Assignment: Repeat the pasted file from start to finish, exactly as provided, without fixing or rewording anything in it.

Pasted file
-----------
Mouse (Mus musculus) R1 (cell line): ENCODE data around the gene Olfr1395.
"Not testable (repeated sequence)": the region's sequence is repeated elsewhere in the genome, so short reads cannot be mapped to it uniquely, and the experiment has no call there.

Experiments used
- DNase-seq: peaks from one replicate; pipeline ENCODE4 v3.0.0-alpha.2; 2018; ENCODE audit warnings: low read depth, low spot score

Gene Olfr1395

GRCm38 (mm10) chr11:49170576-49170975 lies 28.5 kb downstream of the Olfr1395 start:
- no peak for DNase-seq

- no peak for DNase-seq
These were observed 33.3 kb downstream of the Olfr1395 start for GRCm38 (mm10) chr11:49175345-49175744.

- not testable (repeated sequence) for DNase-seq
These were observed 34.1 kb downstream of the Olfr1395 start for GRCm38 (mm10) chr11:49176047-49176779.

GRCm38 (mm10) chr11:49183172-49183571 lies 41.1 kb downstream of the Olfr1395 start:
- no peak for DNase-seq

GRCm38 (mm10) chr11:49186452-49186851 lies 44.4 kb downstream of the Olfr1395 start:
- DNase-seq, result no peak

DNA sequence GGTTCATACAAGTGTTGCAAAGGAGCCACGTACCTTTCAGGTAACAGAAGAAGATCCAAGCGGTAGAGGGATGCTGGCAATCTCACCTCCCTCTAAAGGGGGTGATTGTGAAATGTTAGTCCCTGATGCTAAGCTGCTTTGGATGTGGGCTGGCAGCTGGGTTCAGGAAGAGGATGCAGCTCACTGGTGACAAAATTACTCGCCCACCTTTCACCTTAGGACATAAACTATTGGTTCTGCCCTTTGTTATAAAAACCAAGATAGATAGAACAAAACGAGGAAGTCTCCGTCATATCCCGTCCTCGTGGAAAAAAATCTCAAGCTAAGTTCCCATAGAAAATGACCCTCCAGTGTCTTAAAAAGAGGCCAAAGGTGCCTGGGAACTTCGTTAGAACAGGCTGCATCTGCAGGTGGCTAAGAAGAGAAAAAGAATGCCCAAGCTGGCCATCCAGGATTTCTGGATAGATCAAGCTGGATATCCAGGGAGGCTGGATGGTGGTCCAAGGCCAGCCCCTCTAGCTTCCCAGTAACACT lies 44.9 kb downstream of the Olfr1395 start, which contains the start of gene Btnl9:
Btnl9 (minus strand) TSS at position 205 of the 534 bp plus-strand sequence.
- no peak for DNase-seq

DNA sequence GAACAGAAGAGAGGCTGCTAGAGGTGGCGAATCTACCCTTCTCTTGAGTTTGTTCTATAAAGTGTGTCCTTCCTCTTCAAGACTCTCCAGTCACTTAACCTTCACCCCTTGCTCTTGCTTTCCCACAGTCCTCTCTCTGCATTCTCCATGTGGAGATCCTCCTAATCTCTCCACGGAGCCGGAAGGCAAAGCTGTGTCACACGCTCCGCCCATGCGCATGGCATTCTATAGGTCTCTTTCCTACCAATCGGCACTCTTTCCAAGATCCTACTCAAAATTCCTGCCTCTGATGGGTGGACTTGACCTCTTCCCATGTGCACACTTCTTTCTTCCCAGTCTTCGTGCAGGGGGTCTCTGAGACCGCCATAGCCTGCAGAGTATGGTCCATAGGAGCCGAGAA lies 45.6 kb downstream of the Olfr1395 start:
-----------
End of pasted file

Mouse (Mus musculus) R1 (cell line): ENCODE data around the gene Olfr1395.
"Not testable (repeated sequence)": the region's sequence is repeated elsewhere in the genome, so short reads cannot be mapped to it uniquely, and the experiment has no call there.

Experiments used
- DNase-seq: peaks from one replicate; pipeline ENCODE4 v3.0.0-alpha.2; 2018; ENCODE audit warnings: low read depth, low spot score

Gene Olfr1395

GRCm38 (mm10) chr11:49170576-49170975 lies 28.5 kb downstream of the Olfr1395 start:
- no peak for DNase-seq

- no peak for DNase-seq
These were observed 33.3 kb downstream of the Olfr1395 start for GRCm38 (mm10) chr11:49175345-49175744.

- not testable (repeated sequence) for DNase-seq
These were observed 34.1 kb downstream of the Olfr1395 start for GRCm38 (mm10) chr11:49176047-49176779.

GRCm38 (mm10) chr11:49183172-49183571 lies 41.1 kb downstream of the Olfr1395 start:
- no peak for DNase-seq

GRCm38 (mm10) chr11:49186452-49186851 lies 44.4 kb downstream of the Olfr1395 start:
- DNase-seq, result no peak

DNA sequence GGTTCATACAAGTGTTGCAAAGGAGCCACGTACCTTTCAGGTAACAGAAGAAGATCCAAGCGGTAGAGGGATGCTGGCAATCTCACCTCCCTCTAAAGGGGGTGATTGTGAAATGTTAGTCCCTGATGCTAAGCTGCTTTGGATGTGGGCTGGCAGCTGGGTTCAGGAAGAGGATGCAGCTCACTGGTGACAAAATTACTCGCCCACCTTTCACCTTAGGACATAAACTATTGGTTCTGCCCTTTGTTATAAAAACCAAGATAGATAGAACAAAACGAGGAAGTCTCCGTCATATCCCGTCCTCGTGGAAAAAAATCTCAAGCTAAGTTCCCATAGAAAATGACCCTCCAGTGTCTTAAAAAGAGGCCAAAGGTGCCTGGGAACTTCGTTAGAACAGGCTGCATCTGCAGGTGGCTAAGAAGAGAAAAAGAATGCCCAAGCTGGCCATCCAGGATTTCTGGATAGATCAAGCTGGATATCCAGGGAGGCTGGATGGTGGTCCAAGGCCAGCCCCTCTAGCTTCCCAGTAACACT lies 44.9 kb downstream of the Olfr1395 start, which contains the start of gene Btnl9:
Btnl9 (minus strand) TSS at position 205 of the 534 bp plus-strand sequence.
- no peak for DNase-seq

DNA sequence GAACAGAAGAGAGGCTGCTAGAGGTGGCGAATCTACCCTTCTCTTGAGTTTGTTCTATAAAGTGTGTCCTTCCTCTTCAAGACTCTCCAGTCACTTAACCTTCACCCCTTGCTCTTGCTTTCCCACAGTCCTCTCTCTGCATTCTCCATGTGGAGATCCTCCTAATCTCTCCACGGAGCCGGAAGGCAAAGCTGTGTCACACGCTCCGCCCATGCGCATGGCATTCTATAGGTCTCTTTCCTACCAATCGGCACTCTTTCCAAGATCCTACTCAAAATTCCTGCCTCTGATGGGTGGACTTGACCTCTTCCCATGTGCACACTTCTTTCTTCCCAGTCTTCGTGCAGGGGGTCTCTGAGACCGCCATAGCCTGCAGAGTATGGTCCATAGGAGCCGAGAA lies 45.6 kb downstream of the Olfr1395 start: